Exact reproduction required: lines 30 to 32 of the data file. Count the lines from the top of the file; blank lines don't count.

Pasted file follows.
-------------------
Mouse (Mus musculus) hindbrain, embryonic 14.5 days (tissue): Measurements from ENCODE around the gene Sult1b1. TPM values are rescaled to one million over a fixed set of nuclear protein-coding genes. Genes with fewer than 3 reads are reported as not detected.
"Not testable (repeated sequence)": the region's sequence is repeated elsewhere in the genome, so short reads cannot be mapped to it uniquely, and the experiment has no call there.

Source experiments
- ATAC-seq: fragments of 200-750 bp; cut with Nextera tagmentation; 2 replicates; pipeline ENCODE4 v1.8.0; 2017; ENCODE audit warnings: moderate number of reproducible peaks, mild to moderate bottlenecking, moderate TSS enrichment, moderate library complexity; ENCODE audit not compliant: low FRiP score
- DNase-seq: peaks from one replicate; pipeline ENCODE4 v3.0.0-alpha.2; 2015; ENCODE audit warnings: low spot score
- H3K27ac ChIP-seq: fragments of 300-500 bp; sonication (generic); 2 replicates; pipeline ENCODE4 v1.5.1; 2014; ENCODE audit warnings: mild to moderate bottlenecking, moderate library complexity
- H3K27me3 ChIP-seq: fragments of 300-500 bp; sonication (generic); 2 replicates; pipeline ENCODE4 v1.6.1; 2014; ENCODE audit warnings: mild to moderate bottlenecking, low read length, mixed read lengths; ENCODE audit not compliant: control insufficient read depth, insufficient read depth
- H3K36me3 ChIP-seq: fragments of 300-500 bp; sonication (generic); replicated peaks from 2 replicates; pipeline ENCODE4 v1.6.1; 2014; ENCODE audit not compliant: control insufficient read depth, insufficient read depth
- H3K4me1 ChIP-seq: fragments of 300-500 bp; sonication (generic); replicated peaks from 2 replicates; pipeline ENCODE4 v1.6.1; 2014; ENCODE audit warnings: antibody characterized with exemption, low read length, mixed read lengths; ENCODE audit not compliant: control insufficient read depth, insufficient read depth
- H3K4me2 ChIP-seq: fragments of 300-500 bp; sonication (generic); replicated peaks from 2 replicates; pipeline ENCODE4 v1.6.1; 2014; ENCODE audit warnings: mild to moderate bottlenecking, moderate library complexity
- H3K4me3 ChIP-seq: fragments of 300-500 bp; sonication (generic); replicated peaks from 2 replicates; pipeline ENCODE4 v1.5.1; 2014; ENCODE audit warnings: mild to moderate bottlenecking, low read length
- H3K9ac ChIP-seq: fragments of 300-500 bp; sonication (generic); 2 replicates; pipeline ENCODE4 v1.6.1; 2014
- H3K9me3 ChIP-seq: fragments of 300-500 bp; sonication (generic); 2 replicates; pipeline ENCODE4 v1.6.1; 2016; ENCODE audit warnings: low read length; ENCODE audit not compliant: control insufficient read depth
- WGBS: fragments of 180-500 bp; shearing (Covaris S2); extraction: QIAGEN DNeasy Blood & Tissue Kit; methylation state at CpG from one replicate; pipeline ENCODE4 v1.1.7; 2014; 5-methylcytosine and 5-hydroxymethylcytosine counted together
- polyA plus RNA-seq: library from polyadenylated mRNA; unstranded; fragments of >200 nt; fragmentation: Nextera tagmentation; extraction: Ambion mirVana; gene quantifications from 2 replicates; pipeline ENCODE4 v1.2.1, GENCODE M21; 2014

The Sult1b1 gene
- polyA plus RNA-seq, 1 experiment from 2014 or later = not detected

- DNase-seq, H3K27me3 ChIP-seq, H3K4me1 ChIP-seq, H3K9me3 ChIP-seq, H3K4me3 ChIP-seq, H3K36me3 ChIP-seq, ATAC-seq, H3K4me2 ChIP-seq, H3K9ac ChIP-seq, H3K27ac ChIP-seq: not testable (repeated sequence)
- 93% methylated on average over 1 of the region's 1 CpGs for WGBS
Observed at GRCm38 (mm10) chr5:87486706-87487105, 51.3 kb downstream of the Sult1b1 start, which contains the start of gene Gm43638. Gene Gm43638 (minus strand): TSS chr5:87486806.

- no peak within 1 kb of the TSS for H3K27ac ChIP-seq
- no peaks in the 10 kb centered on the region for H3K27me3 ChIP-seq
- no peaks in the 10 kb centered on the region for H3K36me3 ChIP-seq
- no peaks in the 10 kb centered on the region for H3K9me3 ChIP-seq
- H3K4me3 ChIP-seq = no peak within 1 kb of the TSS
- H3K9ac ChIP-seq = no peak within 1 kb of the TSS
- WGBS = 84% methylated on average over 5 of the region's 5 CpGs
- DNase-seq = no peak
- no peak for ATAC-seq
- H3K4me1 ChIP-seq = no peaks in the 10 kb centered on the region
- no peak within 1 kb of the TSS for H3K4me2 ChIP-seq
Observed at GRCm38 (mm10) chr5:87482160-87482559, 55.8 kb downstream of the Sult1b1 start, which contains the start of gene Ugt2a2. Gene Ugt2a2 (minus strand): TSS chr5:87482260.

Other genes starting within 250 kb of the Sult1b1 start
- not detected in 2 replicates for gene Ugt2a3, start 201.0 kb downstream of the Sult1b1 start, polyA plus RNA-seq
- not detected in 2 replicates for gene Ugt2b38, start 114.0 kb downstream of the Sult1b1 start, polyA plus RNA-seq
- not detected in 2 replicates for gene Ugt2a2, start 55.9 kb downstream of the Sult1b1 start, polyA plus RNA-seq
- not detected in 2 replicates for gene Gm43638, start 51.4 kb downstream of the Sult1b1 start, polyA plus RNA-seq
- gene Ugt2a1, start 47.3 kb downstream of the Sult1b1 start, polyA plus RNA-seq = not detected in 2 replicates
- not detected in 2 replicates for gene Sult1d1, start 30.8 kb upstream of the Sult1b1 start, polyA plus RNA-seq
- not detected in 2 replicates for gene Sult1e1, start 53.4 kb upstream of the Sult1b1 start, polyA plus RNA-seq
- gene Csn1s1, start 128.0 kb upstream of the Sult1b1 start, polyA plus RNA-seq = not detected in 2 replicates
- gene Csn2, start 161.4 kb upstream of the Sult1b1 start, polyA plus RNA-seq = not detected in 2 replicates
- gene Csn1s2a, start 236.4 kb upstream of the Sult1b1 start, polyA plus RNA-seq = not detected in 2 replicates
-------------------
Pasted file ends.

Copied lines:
- H3K4me1 ChIP-seq = no peaks in the 10 kb centered on the region
- no peak within 1 kb of the TSS for H3K4me2 ChIP-seq
Observed at GRCm38 (mm10) chr5:87482160-87482559, 55.8 kb downstream of the Sult1b1 start, which contains the start of gene Ugt2a2. Gene Ugt2a2 (minus strand): TSS chr5:87482260.